BY HEATHER DALEY
With Gov. Gary Herbert calling for two-thirds of Utahns to have a post-secondary degree by 2020, the pressures on higher education in Utah are growing but the state budget is not giving any more to education than in years past.
Utah Valley University President Matthew Holland, a BYU graduate and former BYU professor, recognizes these problems and is prepared to find a solution. As the president of what is now the largest public university in the state of Utah, Holland faces the challenge of handling growth while building academic quality of a school in Orem that began as a trade and technical college and progress to a community college and then a state college before becoming a university three years ago.
“There’s lots of chances to decide which direction we go and ways that we might do things, these really fun opportunities to set new directions and paths,” Holland told The Universe in a recent interview.
Holland has been president of UVU since June 2009, when he left his job as a professor of American Heritage at BYU to take on the challenges of guiding the Orem school through its new status as university.
Though he now works at the school across town, Holland used to be a student himself at BYU. He graduated in 1991 as the valedictorian for the political science department and said his education there has helped him now as a university president.
“When I was at BYU, I was effectively a double major in political science and English and there’s a fair amount of politics associated with my job,” he said. “There is a constant need for clearer communication from my office so that training I got in studying those degrees has been a big help to me for some of the duties associated with my responsibilities.”
But despite these schools residing in the same area, there are a lot of differences between the two.
“They’re at different point of history, so to speak,” Holland said. “BYU has been a university for quite a long time. UVU has become a university just a little bit ago so there are lot of things developing as they move from a state college to a university.”
And, according to Holland, each school plays a different role.
“I think BYU is like no other school in terms of ways that it reaches out to righteous Latter-day Saint students across the entire world and provides for them an outstanding undergraduate student experience with high academic expectations and opportunities for mentored research and working with faculty who are real leaders in their disciplines,” he said. “The UVU I think plays a fairly different roles but one that’s also a very distinct from a national perspective.”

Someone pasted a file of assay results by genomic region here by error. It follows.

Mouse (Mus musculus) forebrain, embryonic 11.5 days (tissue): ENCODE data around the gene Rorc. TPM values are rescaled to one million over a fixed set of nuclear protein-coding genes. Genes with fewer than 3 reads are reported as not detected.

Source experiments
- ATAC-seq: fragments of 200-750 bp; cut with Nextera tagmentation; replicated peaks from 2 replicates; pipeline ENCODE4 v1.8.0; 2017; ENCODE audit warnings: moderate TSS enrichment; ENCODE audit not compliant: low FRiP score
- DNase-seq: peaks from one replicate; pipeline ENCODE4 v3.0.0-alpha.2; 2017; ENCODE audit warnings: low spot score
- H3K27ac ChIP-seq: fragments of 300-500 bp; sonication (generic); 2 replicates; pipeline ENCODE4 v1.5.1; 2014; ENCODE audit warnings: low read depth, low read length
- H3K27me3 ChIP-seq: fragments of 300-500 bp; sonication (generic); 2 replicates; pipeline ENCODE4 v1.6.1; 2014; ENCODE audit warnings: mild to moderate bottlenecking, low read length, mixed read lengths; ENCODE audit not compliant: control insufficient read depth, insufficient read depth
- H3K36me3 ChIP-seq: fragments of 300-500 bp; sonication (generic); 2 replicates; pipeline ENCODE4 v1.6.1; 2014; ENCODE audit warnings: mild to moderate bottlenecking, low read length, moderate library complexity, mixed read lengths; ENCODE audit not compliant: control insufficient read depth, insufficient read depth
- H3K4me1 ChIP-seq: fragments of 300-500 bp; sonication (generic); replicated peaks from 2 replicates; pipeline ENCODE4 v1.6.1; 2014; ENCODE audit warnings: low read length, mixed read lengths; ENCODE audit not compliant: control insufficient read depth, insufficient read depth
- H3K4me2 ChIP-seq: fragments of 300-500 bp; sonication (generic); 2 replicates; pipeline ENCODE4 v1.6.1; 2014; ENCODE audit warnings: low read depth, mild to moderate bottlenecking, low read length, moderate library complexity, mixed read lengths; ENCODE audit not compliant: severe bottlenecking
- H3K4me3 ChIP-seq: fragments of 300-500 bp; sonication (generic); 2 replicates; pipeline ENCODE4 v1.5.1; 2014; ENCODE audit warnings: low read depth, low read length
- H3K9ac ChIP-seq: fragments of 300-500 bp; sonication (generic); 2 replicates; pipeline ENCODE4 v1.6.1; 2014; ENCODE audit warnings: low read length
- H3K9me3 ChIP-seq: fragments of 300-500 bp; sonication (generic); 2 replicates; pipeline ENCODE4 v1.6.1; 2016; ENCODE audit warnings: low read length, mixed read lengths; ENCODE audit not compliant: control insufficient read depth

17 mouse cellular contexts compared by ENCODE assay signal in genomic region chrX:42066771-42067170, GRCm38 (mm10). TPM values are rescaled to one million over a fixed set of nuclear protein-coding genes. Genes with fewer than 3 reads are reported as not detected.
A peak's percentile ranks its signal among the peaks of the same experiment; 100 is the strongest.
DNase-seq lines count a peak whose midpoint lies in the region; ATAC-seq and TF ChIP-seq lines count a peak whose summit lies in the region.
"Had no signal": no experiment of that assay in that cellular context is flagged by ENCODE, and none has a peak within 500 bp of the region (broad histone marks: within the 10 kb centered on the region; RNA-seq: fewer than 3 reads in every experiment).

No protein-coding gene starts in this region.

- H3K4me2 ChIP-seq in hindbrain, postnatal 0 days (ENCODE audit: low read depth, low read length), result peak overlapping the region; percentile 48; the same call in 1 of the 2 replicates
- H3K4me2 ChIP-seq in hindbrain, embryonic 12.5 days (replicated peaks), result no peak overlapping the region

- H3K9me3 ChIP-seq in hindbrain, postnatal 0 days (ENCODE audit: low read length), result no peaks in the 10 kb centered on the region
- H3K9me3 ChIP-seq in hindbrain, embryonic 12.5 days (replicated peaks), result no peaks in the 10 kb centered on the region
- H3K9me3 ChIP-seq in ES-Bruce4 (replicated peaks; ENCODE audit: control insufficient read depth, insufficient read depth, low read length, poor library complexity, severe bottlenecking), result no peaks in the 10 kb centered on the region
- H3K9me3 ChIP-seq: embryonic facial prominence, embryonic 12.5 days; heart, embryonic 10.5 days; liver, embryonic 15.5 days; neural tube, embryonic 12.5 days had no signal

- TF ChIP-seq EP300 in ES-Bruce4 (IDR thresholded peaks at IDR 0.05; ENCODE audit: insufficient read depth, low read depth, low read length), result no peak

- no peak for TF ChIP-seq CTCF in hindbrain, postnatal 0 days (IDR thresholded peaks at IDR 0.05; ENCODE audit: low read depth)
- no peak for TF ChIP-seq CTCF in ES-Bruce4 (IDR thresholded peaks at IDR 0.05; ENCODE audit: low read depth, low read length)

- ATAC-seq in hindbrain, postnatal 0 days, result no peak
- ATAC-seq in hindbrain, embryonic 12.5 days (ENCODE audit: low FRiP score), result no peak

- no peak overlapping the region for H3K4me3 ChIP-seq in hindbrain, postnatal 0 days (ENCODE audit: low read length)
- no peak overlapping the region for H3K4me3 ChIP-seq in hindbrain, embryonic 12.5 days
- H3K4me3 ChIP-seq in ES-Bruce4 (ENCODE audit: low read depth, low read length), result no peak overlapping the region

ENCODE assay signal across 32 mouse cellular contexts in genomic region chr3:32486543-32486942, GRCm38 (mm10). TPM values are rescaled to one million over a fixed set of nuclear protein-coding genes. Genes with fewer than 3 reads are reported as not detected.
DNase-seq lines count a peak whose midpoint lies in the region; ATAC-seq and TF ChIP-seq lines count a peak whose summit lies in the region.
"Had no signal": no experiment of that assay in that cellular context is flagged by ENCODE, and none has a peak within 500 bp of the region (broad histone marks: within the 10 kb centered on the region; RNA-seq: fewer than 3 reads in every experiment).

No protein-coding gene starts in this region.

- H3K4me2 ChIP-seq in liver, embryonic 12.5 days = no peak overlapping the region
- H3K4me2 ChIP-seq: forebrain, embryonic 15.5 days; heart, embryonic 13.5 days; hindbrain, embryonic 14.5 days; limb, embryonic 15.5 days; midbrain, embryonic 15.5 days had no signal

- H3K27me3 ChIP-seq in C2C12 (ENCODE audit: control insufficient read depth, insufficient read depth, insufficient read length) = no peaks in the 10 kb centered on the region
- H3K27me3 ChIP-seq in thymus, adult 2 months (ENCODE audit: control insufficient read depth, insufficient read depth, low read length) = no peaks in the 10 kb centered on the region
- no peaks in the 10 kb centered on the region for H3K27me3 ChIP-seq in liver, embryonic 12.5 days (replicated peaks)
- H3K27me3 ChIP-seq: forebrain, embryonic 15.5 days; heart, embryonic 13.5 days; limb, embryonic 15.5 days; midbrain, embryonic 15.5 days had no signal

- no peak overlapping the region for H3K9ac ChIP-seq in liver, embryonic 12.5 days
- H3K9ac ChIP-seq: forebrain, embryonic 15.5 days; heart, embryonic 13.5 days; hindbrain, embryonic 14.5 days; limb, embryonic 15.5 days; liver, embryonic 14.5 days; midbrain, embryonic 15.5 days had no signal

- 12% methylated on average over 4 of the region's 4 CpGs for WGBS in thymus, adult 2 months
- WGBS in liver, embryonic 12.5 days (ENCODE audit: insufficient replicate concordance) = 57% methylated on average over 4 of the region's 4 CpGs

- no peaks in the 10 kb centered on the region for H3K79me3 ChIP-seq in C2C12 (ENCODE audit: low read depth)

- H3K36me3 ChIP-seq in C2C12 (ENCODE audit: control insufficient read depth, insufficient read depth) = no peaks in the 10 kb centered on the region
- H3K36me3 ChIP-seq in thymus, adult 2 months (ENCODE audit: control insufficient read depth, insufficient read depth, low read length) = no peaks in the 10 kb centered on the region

Holland said that UVU is the fourth largest open enrollment institution in the nation, and is the only one to offer an equal number of bachelor’s and associate’s degrees.
“We are simultaneously providing that important community college function even as we provide the bachelors experience for 30,000 plus students,” he said. “And there are not many if any institutions in the nations doing what we’re doing on that scale that are doing things the way we are doing it.”
Since the recession and lower budget priority from the state, Holland said that funding will be crucial to the success of UVU in the years ahead.
“I think it’s going to be challenging to find additional public monies for higher education. I think that educational leaders still need to push for that,” he said. “My own view is that there is a public good and civic obligations associated to supporting higher education. Having said that, as a practical manner, I think that public universities need to become fundraising universities if they’re going to survive in this current environment.”
Though he has his work cut out for him in the years ahead, Holland said his experiences at BYU were an important part of his life.
“I’ll just say that I absolutely loved my BYU years as both an undergraduate and a professor and just find that the training that both the students and professional training I got there were simply outstanding and have provided some terrific opportunities for me,” he said. “The best opportunity of my life so far is to have served as president of UVU. It’s an institution filled with some really remarkable faculty who are committed to undergrad teaching and it’s populated with some of the brightest and friendliest students I know.”